When it comes to what to eat in Kanazawa, my mind goes a few places. The most particular foods to Kanazawa, with this being said, can be found in Omicho Market. Located roughly halfway between Kanazawa Station and the castle, Omicho Market is among the best places in all of Japan to eat fresh crab, to say nothing of the possibility of having sweet potato soft cream wrapped in gold leaf (appropriate, since Kana Zawa means “marsh of gold” in Japanese) for dessert.

Step Into a World of Samurai and Ninjas


Continue your Kanazawa itinerary by heading southward toward Nagamachi, the city’s historical Samurai district. Although I’ve now visited enough Samurai towns in Japan that this place no longer seems as surreal to me as it once did, it’s definitely still worth a visit—the Nomura Clan Samurai Home in particular is impressive. Once you finish here you can head to the Myouryu-ji “Ninja Temple,” although you will need to make a reservation for this.

Head for the Hills


Day trips from Kanazawa are more numerous than you might imagine for a city of this size, although most travelers stick to well-trodden trails. Specifically, the most common route is to travel by bus from Kanazawa to Shirakawa-go (or nearby Gokayama; some travelers also continue into the Japanese Alps to Takayama. An alternative option, which is especially attractive in autumn and spring, would be to visit Maruoka Castle; nearby Toyama is the gateway to the Tateyama Kurobe Alpine Route.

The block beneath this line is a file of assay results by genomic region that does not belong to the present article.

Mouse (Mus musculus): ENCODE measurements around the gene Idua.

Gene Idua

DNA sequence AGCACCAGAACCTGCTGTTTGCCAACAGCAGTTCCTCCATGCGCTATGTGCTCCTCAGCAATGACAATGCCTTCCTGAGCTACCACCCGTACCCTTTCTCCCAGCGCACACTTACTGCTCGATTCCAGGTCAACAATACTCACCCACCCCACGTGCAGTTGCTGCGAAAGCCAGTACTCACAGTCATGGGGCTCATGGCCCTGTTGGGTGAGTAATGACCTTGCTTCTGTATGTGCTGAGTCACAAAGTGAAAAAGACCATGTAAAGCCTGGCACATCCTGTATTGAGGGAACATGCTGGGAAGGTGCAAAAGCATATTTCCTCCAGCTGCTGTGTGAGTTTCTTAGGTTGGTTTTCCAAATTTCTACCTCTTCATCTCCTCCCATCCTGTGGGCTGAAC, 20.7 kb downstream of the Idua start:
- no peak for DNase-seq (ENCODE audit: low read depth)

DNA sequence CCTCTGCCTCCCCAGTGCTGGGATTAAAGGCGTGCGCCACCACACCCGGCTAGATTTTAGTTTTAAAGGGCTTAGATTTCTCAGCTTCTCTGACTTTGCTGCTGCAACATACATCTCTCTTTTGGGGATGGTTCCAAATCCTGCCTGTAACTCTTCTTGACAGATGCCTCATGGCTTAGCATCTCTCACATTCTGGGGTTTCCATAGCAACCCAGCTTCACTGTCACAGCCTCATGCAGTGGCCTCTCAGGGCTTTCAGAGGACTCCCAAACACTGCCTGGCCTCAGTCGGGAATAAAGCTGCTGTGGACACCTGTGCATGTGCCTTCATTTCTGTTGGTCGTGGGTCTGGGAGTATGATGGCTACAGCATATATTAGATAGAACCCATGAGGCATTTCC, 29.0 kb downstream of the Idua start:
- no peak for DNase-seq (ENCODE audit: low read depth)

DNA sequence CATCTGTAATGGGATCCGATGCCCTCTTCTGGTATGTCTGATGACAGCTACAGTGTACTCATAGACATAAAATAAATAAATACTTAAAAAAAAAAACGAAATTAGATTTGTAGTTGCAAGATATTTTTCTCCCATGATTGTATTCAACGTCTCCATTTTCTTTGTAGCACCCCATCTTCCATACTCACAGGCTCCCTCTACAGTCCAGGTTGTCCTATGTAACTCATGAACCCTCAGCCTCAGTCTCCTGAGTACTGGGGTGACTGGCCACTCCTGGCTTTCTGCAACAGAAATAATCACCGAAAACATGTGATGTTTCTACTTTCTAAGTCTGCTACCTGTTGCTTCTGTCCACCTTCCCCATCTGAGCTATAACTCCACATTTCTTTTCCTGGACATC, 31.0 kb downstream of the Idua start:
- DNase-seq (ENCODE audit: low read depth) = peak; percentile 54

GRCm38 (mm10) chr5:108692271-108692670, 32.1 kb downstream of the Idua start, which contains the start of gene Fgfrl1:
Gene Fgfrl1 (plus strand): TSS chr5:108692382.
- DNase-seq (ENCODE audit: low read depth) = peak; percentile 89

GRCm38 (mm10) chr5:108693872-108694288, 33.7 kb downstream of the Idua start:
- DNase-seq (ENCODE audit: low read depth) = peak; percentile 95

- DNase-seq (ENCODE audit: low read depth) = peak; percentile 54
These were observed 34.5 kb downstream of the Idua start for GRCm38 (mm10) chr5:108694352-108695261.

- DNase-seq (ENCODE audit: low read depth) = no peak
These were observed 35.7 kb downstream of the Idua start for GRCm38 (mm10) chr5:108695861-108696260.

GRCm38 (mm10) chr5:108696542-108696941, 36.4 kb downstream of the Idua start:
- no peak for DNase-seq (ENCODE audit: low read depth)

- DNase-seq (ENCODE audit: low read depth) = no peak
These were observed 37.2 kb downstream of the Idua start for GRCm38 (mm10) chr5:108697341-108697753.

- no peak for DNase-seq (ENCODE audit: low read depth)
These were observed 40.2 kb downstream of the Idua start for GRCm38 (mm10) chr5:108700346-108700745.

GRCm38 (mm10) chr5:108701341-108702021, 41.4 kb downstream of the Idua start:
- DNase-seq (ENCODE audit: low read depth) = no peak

How Many Days Should You Spend in Kanazawa?

The topic of how many days in Kanazawa is a less common query that it might be for Tokyo or Kyoto, first and foremost because fewer people come here. With this being said, I think it’s an important one—Kanazawa’s location means that you can’t realistically come on a day trip, in spite of plentiful direct trains from both Tokyo and the Kansai region. I’ll start with a simple conclusion: Most travelers can see everything in central Kanazawa with two full days.

On the other hand, there are meaningful ways to expand your Kanazawa itinerary, whether you take one of the more common (and accessible) day trips to places in the Alps like Shirakawa-go, Gokayama or Takayama, or Maruoka Castle. Yet another option would be to rent a car and drive onto the Noto Peninsula, but given the size and array of activities there, this is a place that arguably deserves at least a one-night stay all on its own.

Where to Go After Kanazawa